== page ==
On Wednesday, several neighbors said that house parties were frequently held at the man's home, often lasting until 3 a.m. or later. Residents of two nearby homes said they had filed noise complaints with police.

Scottsdale police Chief Alan Rodbell said he is confident that the external review by legal experts will "leave the community with the same sense of confidence that I have in my officers, my detectives and oversight in this very serious incident."

Lyle Mann, executive director of the Arizona Peace Officers and Training Board, a state law enforcement panel, said that he couldn't comment specifically about Peters, because he didn't know the circumstances of the seven shootings. But he said "some are functions of assignment."

"If you are out chasing armed felons every day, there's the probability that they're going to be bad people. While it feels like it clearly is an anomaly in terms of this person being involved in this many discharges, I wouldn't read anything into that," Mann said.

Each of Peters' previous shootings have been determined justified through an internal investigation as well as an external investigation by the Maricopa County Attorney's Office.

Peters' previous fatal shooting occurred in March 2010, when Peters shot and killed a man suspected in a string of bank robberies. At the time, The Republic reported that the city had settled in 2009 with the family of one of the people involved in a different fatal shooting for $75,000 but denied liability.

In another case, Peters was honored for his actions in responding to a hostage situation and the hostage thanked the officer for saving his life and shooting the suspect.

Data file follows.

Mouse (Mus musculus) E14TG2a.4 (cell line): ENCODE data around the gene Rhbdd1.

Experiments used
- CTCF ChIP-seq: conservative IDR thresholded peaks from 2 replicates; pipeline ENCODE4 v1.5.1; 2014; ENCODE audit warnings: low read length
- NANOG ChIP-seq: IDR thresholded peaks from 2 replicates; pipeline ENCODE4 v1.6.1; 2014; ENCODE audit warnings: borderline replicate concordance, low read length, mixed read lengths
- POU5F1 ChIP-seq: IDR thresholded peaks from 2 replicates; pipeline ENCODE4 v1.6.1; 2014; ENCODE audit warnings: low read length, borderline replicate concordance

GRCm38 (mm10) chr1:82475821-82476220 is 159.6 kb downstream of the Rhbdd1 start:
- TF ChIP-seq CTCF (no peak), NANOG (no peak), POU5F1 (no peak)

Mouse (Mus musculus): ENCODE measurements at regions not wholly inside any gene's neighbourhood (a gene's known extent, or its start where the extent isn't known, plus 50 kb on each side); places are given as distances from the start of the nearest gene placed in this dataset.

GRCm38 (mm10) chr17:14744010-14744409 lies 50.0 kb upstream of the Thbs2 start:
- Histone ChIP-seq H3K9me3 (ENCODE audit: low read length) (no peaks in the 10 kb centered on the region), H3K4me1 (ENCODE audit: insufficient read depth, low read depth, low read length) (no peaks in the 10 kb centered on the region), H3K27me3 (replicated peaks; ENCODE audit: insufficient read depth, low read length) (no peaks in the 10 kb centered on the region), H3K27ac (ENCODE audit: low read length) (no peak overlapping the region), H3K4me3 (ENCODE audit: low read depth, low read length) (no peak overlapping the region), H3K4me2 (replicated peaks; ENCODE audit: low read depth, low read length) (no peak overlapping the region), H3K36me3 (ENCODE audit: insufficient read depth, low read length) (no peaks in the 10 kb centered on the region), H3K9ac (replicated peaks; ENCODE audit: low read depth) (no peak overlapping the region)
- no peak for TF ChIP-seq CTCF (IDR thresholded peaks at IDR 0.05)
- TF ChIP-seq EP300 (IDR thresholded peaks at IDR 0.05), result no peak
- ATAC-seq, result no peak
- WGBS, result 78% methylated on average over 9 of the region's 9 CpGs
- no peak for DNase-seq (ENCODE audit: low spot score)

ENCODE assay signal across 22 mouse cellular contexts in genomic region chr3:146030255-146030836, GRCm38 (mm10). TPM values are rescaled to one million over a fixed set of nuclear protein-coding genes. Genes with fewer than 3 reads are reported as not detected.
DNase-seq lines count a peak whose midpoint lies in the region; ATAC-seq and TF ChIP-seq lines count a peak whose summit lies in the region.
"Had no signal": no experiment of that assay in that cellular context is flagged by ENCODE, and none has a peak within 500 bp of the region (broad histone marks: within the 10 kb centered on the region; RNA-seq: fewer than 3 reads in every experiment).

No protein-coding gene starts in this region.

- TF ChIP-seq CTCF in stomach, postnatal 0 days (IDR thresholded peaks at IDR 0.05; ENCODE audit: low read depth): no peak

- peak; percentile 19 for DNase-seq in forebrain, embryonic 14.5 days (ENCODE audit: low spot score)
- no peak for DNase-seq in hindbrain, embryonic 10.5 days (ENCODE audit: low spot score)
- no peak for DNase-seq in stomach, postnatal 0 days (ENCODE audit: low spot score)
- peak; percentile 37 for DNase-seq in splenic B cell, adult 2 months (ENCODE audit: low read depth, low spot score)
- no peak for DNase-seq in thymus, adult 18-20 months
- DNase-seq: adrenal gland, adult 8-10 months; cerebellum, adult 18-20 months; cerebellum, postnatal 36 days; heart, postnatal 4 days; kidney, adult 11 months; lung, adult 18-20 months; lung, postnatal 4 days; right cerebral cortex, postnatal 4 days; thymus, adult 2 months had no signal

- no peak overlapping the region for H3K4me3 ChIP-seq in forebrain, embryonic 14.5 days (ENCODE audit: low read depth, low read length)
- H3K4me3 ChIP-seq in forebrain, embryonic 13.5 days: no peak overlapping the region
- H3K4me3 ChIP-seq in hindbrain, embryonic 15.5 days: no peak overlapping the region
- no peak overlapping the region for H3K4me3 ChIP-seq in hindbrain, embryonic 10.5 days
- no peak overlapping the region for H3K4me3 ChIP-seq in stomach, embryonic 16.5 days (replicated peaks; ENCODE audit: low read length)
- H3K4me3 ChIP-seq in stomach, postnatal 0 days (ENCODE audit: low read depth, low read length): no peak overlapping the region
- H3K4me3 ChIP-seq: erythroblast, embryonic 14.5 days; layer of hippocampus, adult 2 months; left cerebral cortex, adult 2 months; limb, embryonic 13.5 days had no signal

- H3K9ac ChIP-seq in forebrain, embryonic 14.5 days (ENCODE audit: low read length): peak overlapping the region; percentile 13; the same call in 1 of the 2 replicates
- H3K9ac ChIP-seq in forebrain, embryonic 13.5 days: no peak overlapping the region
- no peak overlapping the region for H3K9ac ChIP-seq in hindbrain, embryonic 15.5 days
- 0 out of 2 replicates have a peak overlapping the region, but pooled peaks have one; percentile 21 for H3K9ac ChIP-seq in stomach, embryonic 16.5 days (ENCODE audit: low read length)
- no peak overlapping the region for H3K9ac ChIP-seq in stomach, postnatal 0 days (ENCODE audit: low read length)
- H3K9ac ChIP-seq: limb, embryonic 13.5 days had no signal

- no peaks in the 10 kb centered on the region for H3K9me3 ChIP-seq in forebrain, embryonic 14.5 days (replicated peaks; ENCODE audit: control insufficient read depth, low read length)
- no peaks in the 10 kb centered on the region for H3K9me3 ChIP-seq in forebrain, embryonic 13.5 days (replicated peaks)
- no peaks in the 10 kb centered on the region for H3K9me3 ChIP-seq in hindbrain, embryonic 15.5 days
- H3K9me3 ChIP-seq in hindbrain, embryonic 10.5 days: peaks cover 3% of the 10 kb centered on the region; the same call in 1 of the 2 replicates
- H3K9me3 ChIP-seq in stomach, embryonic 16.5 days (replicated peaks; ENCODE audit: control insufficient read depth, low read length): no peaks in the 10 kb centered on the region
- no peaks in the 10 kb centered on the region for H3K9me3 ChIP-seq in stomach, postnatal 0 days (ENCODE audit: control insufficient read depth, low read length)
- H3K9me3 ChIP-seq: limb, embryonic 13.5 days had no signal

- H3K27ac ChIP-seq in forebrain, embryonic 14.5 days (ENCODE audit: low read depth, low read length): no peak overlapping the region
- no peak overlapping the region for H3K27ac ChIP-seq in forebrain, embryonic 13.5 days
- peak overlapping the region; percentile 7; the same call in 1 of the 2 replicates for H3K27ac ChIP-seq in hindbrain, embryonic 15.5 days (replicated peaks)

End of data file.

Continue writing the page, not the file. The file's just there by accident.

Peters also was involved in these previous shooting incidents, police confirmed:

Nov. 3, 2002: Peters was one of three SWAT officers who fired at Albert Redford after a nearly four-hour standoff at his north Scottsdale home. Officers had been called out for a report of domestic violence. Officers fired a total of seven shots, striking Redford three times.

March 25, 2003: Peters shot and killed disbarred lawyer Brent Bradshaw, 47, of Scottsdale. Officers responded to shotgun blasts at Bradshaw's home. Three hours later, police found Bradshaw wandering along the Arizona Canal at Miller and Chaparral roads, carrying a shotgun. Officers tried unsuccessfully to get him to put down the gun.

Oct. 10, 2005: Peters shot and killed Mark Wesley Smith, a burglary suspect, during a confrontation outside an auto-body shop near Hayden and McKellips roads. Smith was smashing car windows in a rage outside the body shop. Autopsy reports would later show that he was high on methamphetamine.

April 23, 2006: Peters shot and killed Brian Daniel Brown, 28, who took a Safeway employee hostage after he hijacked a Krispy Kreme delivery truck in Peoria. Peters received a Medal of Valor for this incident in June 2007.

Aug. 30, 2006: Peters and Officer Tom Myers fatally shot Kevin Hutchings after Hutchings fired at least one round at police outside his northeast Mesa home. Scottsdale police were trying to contact Hutchings about a Scottsdale assault earlier that evening with a longtime acquaintance of Hutchings. Hutchings' family sued the city and eventually settled out of court for the $75,000, city officials said.

Feb. 17, 2010, Peters and Scottsdale Detective Scott Galbraith shot Jimmy Hammack Jr., 46, after Hammack drove his truck toward detectives who were investigating him as a suspect in three Scottsdale bank robberies and two in Phoenix. Hammack later died from his injuries.

This is the second time in less than three weeks that a Scottsdale police officer shot and killed a man.

On Jan. 28, Jason Edward Prostrollo, 25, was shot dead after officers were called to the north Scottsdale home of Prostrollo's acquaintances. Police were called in the early morning by a 35-year-old woman saying Prostrollo, a guest in her home, was drunk and fighting with her 50-year-old boyfriend, and had a knife.

Prostrollo, a former Marine with two tours of duties in Iraq, came out of the house with pieces of a pool cue in each hand, police said. He ignored commands to drop the cues and stop walking, police said. A K-9 officer released his dog and a bite from the dog didn't deter Prostrollo, who kept walking toward officers.

That's when Lt. Ron Bayne shot Prostrollo and killed him.

Prostrollo's family and friends have questioned the police department's use of lethal force.

Reporter John Genovese contributed to this article.


 Roosevelt Street Artwalk: Phoenix
(June 4, 2011)